Coffee bean artwork used as a paragraph separator.

How to store coffee at home

How to store coffee at home

Properly storing your coffee is critical for prolonging its freshness. In this article we will cover some easy steps you can follow at home, so it smells and tastes delicious for longer.


Coffee is a shelf-stable product, which means it will not spoil or rot like other foods. Nevertheless, it will undergo changes over time that will make it go stale.

But, why does this happen? Coffee has different oils, acids, and chemical compounds, collectively known as "solubles". They develop during the roasting process and give coffee its unique flavor and aroma when brewed. Unfortunately, as roasted beans come in contact with air, oxygen starts degrading those solubles by means of oxidation.

Oxidation occurs when the oxygen molecule steals electrons from another substance. Iron, for instance, rusts and deteriorates because of this loss of electrons. That brown avocado in your fridge is succumbing to the same process and will soon taste pretty bad.


Unfortunately, oxygen is not your coffee’s only threat. Here are a few more you need to avoid:


On a microscopic level, heat agitates atoms and speeds up all activity, including degradation. Leave a carton of milk in a warm room and you will see how fast it goes bad. Similarly, placing coffee near a heat source accelerates its staling.  


Since heat is in our list, any source of light must be avoided. Storing your beans near a window, where they will be exposed to warm sunlight is highly unadvised. Plus, the ultraviolet spectrum is damaging to all organic matter.


Roasted coffee beans are porous and become hygroscopic, meaning they easily absorb any surrounding water, including humidity in the air. Since moisture dilutes and displaces all the oils within the bean to the outer layer, they will come in contact with oxygen quicker and evaporate.


We now know you need to protect your coffee from oxygen, heat, light, and humidity. So, where to store them?

As a rule of thumb, in a dark and cool location. Here are a few options:

1) The original packaging:

Good news! The packaging your coffee comes in may already be good enough, as long as it meets a few criteria:

      • Foil inner lining: A foil-lined bag prevents any humidity, odors, gases, or light from coming in through the walls. A paper bag is unable to block these out.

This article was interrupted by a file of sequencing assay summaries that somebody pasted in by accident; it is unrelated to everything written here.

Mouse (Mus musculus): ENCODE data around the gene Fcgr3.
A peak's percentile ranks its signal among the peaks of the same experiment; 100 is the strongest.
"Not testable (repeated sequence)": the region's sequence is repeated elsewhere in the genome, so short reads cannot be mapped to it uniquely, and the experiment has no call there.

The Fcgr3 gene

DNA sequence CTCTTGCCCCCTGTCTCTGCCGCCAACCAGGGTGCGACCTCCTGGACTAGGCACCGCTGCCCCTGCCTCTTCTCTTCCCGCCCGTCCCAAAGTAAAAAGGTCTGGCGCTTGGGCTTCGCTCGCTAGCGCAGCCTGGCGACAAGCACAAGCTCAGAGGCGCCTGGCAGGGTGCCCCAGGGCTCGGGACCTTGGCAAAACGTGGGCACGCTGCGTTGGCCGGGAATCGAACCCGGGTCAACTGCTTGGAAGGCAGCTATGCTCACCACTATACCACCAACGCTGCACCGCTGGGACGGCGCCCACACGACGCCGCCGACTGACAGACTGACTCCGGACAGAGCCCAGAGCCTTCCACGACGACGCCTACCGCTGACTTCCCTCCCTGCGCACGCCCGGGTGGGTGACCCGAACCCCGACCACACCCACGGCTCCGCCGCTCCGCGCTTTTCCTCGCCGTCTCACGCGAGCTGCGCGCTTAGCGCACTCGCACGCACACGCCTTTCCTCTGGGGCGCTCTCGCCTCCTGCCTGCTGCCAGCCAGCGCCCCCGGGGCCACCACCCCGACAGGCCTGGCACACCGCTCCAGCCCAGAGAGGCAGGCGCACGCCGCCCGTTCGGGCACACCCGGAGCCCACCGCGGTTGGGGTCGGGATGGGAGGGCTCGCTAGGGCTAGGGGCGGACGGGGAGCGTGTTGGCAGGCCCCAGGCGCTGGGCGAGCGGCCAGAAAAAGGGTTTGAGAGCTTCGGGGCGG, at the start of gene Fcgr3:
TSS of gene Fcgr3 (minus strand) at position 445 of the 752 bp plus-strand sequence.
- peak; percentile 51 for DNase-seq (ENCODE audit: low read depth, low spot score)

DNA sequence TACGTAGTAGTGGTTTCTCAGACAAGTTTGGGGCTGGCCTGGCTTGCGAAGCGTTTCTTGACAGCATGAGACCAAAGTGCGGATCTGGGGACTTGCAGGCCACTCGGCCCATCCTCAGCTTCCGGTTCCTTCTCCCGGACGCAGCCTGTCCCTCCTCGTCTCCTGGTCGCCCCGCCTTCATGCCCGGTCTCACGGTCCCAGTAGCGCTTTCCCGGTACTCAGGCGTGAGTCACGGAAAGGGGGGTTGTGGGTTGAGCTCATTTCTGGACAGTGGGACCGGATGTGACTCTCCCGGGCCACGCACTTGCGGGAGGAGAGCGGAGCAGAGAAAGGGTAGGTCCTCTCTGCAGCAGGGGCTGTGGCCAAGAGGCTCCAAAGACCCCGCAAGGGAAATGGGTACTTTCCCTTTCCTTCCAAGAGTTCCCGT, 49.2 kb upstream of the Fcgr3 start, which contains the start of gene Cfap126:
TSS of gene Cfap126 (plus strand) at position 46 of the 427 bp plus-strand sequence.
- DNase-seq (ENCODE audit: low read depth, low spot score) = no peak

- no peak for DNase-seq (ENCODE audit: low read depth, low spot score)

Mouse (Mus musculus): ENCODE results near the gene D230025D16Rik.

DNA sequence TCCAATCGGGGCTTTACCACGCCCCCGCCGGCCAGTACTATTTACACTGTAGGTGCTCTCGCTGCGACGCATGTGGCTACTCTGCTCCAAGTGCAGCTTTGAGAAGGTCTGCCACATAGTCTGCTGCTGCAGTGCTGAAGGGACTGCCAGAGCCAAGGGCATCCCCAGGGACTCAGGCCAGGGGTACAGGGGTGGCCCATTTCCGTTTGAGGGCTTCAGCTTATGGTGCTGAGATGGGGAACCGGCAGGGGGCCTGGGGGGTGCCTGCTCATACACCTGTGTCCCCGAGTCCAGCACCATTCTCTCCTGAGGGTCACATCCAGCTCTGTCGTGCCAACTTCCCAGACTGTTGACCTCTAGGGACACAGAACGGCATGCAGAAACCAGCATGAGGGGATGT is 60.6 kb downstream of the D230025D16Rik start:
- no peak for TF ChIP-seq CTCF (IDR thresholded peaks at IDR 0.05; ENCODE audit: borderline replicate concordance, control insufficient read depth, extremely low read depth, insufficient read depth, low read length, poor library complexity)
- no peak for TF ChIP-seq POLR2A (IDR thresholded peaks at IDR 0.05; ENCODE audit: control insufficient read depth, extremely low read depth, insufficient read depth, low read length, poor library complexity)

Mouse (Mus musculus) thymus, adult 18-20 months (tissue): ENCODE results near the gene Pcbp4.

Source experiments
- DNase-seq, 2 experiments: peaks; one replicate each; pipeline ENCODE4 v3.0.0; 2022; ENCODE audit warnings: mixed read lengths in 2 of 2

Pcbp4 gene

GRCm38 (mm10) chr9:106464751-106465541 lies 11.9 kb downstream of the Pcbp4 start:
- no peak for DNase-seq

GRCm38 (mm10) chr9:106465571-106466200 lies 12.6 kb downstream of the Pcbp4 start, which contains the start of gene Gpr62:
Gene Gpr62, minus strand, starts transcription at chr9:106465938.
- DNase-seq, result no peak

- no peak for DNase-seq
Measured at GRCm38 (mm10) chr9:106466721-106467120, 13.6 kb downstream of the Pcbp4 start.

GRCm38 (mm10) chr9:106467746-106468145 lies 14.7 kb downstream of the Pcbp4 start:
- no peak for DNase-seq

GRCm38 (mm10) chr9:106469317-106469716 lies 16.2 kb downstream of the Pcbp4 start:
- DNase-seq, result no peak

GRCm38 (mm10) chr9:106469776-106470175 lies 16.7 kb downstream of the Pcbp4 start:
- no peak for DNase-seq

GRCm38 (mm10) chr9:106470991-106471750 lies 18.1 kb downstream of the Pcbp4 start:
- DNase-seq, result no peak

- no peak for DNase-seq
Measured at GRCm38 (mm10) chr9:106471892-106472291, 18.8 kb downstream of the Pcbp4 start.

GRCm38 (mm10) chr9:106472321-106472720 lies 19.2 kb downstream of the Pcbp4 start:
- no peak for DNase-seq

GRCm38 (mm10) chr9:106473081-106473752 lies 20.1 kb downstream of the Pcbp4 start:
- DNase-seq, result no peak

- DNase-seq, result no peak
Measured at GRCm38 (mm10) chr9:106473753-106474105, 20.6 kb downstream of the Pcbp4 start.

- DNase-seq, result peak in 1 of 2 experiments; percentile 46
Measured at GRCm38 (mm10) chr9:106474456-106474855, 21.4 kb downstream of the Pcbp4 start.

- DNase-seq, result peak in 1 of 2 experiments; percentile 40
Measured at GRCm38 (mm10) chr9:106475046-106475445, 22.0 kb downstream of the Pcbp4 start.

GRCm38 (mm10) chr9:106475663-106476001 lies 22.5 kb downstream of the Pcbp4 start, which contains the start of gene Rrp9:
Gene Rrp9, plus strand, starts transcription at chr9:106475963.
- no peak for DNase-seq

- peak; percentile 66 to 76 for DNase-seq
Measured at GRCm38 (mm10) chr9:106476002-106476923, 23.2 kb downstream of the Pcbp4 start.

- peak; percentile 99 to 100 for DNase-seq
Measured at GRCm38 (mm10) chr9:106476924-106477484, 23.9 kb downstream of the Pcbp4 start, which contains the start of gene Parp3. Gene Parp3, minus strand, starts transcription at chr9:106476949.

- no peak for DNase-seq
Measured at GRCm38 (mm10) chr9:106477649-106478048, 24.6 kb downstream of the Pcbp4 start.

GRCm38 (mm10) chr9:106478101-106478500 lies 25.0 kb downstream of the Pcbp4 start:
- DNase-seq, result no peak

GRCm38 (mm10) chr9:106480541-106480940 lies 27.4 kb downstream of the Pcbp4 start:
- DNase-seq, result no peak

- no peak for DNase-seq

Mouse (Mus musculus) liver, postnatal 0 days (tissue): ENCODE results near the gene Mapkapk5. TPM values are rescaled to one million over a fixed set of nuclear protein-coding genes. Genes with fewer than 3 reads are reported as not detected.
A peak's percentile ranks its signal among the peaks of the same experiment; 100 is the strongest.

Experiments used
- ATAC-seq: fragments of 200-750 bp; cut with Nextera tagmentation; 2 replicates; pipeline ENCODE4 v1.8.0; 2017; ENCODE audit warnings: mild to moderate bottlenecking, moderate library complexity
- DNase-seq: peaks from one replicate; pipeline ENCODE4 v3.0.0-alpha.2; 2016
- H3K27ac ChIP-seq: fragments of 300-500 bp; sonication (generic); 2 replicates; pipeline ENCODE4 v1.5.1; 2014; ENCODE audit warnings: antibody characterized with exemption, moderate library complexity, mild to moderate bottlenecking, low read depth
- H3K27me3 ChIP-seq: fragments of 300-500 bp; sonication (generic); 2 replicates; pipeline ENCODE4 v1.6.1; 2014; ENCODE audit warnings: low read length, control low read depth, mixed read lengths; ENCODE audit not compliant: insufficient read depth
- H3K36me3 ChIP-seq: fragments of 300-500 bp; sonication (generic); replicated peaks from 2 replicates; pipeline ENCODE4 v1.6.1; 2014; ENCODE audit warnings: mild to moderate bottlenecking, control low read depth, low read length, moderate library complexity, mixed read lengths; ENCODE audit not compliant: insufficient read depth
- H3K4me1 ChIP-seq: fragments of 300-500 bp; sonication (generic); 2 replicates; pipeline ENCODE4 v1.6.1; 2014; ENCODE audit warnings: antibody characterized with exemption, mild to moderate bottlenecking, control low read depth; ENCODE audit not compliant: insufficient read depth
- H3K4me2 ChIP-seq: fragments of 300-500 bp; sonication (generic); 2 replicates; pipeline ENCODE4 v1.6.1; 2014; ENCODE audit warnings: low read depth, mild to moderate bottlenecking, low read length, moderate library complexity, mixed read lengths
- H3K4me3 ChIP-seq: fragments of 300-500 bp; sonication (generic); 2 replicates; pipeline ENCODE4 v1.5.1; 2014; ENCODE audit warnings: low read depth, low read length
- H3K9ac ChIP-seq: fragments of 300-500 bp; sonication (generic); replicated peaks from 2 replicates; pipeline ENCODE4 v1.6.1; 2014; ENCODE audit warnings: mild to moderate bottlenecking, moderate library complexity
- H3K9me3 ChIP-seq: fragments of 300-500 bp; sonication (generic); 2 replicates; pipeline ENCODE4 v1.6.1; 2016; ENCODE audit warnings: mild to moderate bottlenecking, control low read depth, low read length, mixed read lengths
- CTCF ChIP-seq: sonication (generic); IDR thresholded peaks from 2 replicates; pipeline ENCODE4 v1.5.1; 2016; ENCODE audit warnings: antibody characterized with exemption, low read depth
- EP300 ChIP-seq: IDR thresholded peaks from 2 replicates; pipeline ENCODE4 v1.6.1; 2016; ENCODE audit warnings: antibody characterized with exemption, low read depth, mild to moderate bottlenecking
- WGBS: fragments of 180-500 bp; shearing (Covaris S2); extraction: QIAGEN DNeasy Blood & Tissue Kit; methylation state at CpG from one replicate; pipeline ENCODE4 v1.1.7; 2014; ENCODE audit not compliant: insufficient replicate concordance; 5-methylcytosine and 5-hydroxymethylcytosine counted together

• One-way valve: Freshly roasted beans release large quantities of CO2. If the bag were completely sealed, the gas buildup would puff it up and it could pop. The valve allows carbon dioxide to exit, and prevents oxygen from entering.
      • Ziploc-top: This allows you to reseal the bag.

The bags we use here at Ixkanul Coffee fit these standards. So, simply follow these easy steps:

      1. Scoop out the amount of coffee you will immediately use.
      2. Reseal the package with the Ziploc-top.
      3. Squeeze the bag until all the oxygen inside exits through the valve.

The beans should remain fresh and delicious for about a month after opening.

2) Third party container:

The container must be opaque and airtight. Ideally, it can create an internal vacuum by pushing out any oxygen and moisture. Fellow Products has one of the leading products with this technology.

Whatever the choice, make sure to wash the container before refilling since coffee beans have oils which will go rancid over time. Any residue left on the walls can contaminate the new beans.


The best practical advice we can give you is to buy the right amount. Freshly roasted coffee will taste great for about a month as long as you follow the previously discussed steps. So, if you purchase only a 30-day supply, you will always have amazing morning brews.


If you do decide to buy coffee in bulk, a way of preserve it is by freezing it.

Remember how we said heat accelerates molecular activity? Well, cold does the exact opposite.

To illustrate, as water cools down, the atoms start moving slower and slower. When the temperature reaches 0°C they are moving so slow that they can no longer escape the forces of attraction. Bonds form between them which hold them down as solid ice.

Likewise, freezing temperatures will slow down all molecular activity in coffee beans, such as staling.

However, you cannot use just any container. Freezers are so damp that the beans will easily absorb that humidity. Hence, you will need to use vacuum sealed bags. Only by completely removing all the air will you be able to safely freeze coffee. Simply take out what you will use the next morning and vacuum seal the rest again.


We know how important those morning brews are, so protecting your freshly roasted beans from oxygen, heat, light and humidity is critical.

By storing your coffee in a cool, dry place, either in the original packaging or an opaque container, you can prolong its delicious flavor and aroma.

Nevertheless, always try to buy the right amount. By purchasing only a month's worth of coffee, you avoid ever having to deal with stale beans.

Finally, although you can freeze any surplus, make sure you use the proper equipment, such as vacuum sealed bags.

We hope this article was informative. If you have any questions, shoot us an e-mail at We’ll be more than happy to assist you.

Related Articles: